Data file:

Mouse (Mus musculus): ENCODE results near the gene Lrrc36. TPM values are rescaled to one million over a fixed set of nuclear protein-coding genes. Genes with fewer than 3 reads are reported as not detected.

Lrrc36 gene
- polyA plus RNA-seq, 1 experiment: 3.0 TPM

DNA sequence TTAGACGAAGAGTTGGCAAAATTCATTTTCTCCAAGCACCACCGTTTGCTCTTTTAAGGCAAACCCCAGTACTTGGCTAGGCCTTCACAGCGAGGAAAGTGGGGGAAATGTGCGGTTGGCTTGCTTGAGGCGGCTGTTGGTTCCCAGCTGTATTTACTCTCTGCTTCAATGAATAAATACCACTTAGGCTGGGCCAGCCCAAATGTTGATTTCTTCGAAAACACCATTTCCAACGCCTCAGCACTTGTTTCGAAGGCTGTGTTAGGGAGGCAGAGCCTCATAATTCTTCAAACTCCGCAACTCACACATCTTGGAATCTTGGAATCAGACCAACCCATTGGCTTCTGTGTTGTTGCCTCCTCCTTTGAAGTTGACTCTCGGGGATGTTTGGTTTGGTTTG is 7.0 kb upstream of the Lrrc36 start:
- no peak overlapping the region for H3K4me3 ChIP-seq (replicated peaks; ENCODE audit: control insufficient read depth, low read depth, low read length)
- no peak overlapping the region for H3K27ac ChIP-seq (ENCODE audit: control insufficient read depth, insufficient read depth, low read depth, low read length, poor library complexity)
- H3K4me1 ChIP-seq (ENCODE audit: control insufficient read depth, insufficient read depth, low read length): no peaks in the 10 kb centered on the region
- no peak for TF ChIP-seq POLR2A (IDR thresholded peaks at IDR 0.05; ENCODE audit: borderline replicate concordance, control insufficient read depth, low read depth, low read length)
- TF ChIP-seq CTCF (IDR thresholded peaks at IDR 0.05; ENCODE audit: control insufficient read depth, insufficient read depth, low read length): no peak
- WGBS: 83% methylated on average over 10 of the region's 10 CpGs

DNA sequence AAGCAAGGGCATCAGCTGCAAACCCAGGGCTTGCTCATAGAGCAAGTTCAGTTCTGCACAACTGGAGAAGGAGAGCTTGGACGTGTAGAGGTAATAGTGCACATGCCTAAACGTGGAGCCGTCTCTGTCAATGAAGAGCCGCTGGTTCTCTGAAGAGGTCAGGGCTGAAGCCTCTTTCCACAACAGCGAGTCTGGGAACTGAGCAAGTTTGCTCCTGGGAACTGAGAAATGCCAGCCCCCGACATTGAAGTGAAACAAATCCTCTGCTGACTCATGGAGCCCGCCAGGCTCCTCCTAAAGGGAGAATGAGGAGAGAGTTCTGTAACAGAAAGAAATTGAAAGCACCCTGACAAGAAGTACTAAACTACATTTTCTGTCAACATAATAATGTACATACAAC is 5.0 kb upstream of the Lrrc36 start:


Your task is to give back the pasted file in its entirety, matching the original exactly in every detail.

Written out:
Mouse (Mus musculus): ENCODE results near the gene Lrrc36. TPM values are rescaled to one million over a fixed set of nuclear protein-coding genes. Genes with fewer than 3 reads are reported as not detected.

Lrrc36 gene
- polyA plus RNA-seq, 1 experiment: 3.0 TPM

DNA sequence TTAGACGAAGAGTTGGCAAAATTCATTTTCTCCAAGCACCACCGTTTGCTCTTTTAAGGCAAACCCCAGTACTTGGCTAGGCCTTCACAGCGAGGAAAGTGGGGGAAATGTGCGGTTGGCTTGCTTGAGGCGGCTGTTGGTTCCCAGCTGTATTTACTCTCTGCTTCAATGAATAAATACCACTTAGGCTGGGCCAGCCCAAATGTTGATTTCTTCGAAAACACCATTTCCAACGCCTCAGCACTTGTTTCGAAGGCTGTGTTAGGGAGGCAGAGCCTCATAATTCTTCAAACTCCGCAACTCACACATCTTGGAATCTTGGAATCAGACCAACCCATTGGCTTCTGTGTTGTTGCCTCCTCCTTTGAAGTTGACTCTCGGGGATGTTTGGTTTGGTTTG is 7.0 kb upstream of the Lrrc36 start:
- no peak overlapping the region for H3K4me3 ChIP-seq (replicated peaks; ENCODE audit: control insufficient read depth, low read depth, low read length)
- no peak overlapping the region for H3K27ac ChIP-seq (ENCODE audit: control insufficient read depth, insufficient read depth, low read depth, low read length, poor library complexity)
- H3K4me1 ChIP-seq (ENCODE audit: control insufficient read depth, insufficient read depth, low read length): no peaks in the 10 kb centered on the region
- no peak for TF ChIP-seq POLR2A (IDR thresholded peaks at IDR 0.05; ENCODE audit: borderline replicate concordance, control insufficient read depth, low read depth, low read length)
- TF ChIP-seq CTCF (IDR thresholded peaks at IDR 0.05; ENCODE audit: control insufficient read depth, insufficient read depth, low read length): no peak
- WGBS: 83% methylated on average over 10 of the region's 10 CpGs

DNA sequence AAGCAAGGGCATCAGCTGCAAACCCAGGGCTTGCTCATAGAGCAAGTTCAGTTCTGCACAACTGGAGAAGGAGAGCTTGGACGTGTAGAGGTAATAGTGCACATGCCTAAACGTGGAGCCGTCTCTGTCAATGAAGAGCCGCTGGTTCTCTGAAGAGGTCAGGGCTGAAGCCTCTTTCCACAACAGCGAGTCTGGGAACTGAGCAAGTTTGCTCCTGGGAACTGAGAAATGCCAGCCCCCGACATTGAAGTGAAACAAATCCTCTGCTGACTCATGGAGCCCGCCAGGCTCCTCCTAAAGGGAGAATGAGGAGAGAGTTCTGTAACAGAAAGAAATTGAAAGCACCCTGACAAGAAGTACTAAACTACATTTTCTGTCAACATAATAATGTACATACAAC is 5.0 kb upstream of the Lrrc36 start: